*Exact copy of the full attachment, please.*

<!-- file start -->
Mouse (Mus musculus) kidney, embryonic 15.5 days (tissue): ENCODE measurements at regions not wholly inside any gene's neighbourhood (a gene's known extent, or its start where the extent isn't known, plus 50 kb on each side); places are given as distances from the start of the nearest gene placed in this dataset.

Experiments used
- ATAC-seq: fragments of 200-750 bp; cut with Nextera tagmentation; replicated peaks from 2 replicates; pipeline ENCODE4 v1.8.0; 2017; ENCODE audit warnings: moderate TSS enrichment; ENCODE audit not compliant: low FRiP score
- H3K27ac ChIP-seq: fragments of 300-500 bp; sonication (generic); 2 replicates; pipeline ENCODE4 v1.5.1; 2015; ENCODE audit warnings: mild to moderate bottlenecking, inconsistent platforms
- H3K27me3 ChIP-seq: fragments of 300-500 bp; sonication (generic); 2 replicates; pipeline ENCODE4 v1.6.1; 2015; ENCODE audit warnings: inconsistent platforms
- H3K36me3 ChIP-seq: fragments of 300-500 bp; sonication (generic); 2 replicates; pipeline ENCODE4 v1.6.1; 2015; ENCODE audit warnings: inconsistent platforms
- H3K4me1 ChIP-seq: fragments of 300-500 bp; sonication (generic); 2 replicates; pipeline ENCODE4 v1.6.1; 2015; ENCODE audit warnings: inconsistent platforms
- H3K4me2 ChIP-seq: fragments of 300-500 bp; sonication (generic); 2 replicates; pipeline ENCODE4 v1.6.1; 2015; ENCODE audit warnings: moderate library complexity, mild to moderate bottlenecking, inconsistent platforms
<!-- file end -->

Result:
Mouse (Mus musculus) kidney, embryonic 15.5 days (tissue): ENCODE measurements at regions not wholly inside any gene's neighbourhood (a gene's known extent, or its start where the extent isn't known, plus 50 kb on each side); places are given as distances from the start of the nearest gene placed in this dataset.

Experiments used
- ATAC-seq: fragments of 200-750 bp; cut with Nextera tagmentation; replicated peaks from 2 replicates; pipeline ENCODE4 v1.8.0; 2017; ENCODE audit warnings: moderate TSS enrichment; ENCODE audit not compliant: low FRiP score
- H3K27ac ChIP-seq: fragments of 300-500 bp; sonication (generic); 2 replicates; pipeline ENCODE4 v1.5.1; 2015; ENCODE audit warnings: mild to moderate bottlenecking, inconsistent platforms
- H3K27me3 ChIP-seq: fragments of 300-500 bp; sonication (generic); 2 replicates; pipeline ENCODE4 v1.6.1; 2015; ENCODE audit warnings: inconsistent platforms
- H3K36me3 ChIP-seq: fragments of 300-500 bp; sonication (generic); 2 replicates; pipeline ENCODE4 v1.6.1; 2015; ENCODE audit warnings: inconsistent platforms
- H3K4me1 ChIP-seq: fragments of 300-500 bp; sonication (generic); 2 replicates; pipeline ENCODE4 v1.6.1; 2015; ENCODE audit warnings: inconsistent platforms
- H3K4me2 ChIP-seq: fragments of 300-500 bp; sonication (generic); 2 replicates; pipeline ENCODE4 v1.6.1; 2015; ENCODE audit warnings: moderate library complexity, mild to moderate bottlenecking, inconsistent platforms